The vision of the strategy is Life Thrives at the Water, which captures the spirit of how the waterfront influences the well-being of all the communities and ecosystem along the lake edge. The refresh builds on the 2008 strategy and addresses current planning trends and intensification along Mississauga’s waterfront. As well, the strategy supports the Cycling Master Plan by recommending the implementation of north/ south cycling connections to Lakeshore Road and beyond with paths linking to Toronto and Oakville, and the waterfront trail closer to the Lake Ontario shoreline.

Crombie added, “As a key commercial area for the City, Mississauga’s waterfront redevelopment will drive tourism, foster innovation, attract new business and boost economic growth. Our goal is to ensure our waterfront is a walkable, accessible, transit and cycling-friendly community where people can meet and connect and where businesses can prosper and thrive.”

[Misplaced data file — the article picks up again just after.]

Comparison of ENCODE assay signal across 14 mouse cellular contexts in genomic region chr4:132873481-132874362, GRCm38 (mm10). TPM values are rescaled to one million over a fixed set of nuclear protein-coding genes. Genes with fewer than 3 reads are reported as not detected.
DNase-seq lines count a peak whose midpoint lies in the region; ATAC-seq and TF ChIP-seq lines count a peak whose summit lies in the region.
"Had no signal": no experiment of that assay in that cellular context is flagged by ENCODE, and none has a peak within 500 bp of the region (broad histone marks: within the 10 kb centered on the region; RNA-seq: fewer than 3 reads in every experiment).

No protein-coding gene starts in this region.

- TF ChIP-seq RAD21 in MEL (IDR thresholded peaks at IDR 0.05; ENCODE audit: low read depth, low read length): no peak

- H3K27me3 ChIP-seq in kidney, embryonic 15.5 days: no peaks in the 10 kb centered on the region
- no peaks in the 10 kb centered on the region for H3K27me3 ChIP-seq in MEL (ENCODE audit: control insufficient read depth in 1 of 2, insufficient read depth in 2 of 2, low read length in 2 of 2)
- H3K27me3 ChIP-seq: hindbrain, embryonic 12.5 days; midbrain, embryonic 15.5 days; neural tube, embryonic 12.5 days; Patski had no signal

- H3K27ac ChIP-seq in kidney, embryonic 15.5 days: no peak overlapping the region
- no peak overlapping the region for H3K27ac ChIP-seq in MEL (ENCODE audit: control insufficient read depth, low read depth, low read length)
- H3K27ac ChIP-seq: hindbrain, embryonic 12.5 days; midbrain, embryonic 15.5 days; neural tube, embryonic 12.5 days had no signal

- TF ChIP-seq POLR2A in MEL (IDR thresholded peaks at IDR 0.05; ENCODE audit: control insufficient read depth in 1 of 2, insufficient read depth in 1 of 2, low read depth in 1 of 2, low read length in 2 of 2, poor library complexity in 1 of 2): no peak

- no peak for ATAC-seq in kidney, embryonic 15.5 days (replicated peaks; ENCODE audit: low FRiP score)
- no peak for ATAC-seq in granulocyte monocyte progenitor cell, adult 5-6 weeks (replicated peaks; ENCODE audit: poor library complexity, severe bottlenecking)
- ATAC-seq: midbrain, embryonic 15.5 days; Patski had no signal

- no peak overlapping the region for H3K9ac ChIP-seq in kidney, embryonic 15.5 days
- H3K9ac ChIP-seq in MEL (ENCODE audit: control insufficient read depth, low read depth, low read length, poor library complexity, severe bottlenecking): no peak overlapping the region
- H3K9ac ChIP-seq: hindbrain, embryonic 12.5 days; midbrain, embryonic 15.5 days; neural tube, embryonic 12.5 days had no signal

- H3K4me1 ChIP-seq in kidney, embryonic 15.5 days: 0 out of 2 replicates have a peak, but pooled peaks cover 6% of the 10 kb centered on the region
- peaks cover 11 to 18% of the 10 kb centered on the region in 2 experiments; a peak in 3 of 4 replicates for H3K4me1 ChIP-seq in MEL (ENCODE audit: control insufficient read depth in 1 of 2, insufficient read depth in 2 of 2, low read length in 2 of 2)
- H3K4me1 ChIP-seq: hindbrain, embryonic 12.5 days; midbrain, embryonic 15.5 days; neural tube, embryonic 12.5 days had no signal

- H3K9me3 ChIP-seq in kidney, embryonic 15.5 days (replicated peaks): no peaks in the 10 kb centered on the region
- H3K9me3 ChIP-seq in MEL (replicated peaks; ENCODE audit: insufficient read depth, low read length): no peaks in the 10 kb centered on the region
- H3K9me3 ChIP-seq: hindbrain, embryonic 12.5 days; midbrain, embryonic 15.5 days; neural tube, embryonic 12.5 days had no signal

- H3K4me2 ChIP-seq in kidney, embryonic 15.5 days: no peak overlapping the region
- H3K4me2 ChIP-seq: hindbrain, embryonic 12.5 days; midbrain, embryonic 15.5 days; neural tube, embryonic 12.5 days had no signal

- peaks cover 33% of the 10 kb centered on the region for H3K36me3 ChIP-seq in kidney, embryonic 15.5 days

Port Credit Harbour

The refreshed strategy builds upon the City’s successes along the waterfront and provides a planning framework to address:

·        Climate change

·        Intensification and brownfield development along the waterfront

·        The desire to create an enlivened water’s edge with increased public access and water-based recreation (e.g. boating, paddling, fishing and swimming)

·        Increased use of the waterfront by a diverse population in balance with natural heritage goals

·        Tourism in balance with local community needs